Didst fell the trees of Oeta high, and making of the same
A pyle, didst give to Poeans sonne thy quiver and thy bow,
And arrowes which should help agein Troy towne to overthrow.
He put to fyre, and as the same was kindling in the pyle,
Thy selfe didst spred thy Lyons skin upon the wood the whyle,
And leaning with thy head ageinst thy Club, thou laydst thee downe
As cheerfully, as if with flowres and garlonds on thy crowne
Thou hadst beene set a banquetting among full cups of wyne.
Anon on every syde about those carelesse limbes of thyne
The fyre began to gather strength, and crackling noyse did make,
Assayling him whose noble hart for daliance did it take.
The Goddes for this defender of the earth were sore afrayd
To whom with cheerefull countnance Jove perceyving it thus sayd:
This feare of yours is my delyght, and gladly even with all
My hart I doo rejoyce, O Gods, that mortall folk mee call
Their king and father, thinking mee ay myndfull of their weale,
And that myne offspring should doo well your selves doo show such zeale.
For though that you doo attribute your favor to desert,
Considring his most woondrous acts: yit I too for my part
Am bound unto you. Nerethelesse, for that I would not have
Your faythfull harts without just cause in fearfull passions wave,
I would not have you of the flames in Oeta make account.
For as he hath all other things, so shall he them surmount.
Save only on that part that he hath taken of his mother,
The fyre shall have no power at all. Eternall is the tother,
The which he takes of mee, and cannot dye, ne yeeld to fyre.
When this is rid of earthly drosse, then will I lift it hygher,
And take it unto heaven: and I beleeve this deede of myne
Will gladsome bee to all the Gods. If any doo repyne,
If any doo repyne, I say, that Hercule should become
A God, repyne he still for mee, and looke he sowre and glum.
But let him know that Hercules deserveth this reward,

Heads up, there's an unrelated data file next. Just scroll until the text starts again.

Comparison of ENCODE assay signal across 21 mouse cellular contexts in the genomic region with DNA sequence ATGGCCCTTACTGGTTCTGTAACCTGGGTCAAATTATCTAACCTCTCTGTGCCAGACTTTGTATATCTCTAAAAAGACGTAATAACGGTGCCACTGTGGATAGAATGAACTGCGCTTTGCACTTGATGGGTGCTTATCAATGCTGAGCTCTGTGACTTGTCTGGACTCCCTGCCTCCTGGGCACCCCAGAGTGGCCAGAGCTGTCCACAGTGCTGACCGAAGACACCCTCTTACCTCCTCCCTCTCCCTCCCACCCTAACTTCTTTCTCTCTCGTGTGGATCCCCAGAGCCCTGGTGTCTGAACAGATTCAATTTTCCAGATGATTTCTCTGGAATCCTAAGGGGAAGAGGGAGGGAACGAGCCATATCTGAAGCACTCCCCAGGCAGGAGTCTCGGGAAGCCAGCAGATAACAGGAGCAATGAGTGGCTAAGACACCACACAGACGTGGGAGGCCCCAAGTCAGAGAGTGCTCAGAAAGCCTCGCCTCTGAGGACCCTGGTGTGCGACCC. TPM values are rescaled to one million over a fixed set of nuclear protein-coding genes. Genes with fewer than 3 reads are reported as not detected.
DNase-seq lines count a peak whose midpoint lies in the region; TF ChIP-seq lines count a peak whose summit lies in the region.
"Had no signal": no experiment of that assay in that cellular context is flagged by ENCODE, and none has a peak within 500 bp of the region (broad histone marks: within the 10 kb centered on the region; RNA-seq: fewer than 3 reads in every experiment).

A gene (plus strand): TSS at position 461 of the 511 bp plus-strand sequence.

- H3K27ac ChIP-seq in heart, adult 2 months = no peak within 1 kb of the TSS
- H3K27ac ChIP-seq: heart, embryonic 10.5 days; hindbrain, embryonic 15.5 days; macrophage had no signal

And that he shall ageinst his will alow it afterward.
The Gods assented everychone. And Juno seemd to make
No evill countnance to the rest, untill hir husband spake
The last. For then her looke was such as well they might perceyve,
Shee did her husbands noting her in evil part conceyve.
Whyle Jove was talking with the Gods, as much as fyre could waste
So much had fyre consumde. And now, O Hercules, thou haste
No carkesse for to know thee by. That part is quyght bereft
Which of thy mother thou didst take. Alonly now is left
The likenesse that thou tookst of Jove. And as the Serpent slye
In casting of his withered slough, renewes his yeeres thereby,
And wexeth lustyer than before, and looketh crisp and bryght
With scoured scales: so Hercules as soone as that his spryght
Had left his mortall limbes, gan in his better part to thryve,
And for to seeme a greater thing than when he was alyve,
And with a stately majestie ryght reverend to appeere.
His myghty father tooke him up above the cloudy spheere,
And in a charyot placed him among the streaming starres.

Creative Commons License
This work is licensed under a Creative Commons Attribution-ShareAlike 3.0 United States License.

An XML version of this text is available for download, with the additional restriction that you offer Perseus any modifications you make. Perseus provides credit for all accepted changes, storing new additions in a versioning system.

load focus English (Brookes More, 1922)
load focus Latin (Hugo Magnus, 1892)
hide Places (automatically extracted)

View a map of the most frequently mentioned places in this document.

Sort places alphabetically, as they appear on the page, by frequency
Click on a place to search for it in this document.
Troy (Turkey) (1)
Thrace (Greece) (1)
Lyons (France) (1)
Arcadia (Greece) (1)

Visualize the most frequently mentioned Pleiades ancient places in this text.

Download Pleiades ancient places geospacial dataset for this text.

hide References (2 total)
  • Cross-references in general dictionaries to this page (2):
hide Display Preferences
Greek Display:
Arabic Display:
View by Default:
Browse Bar: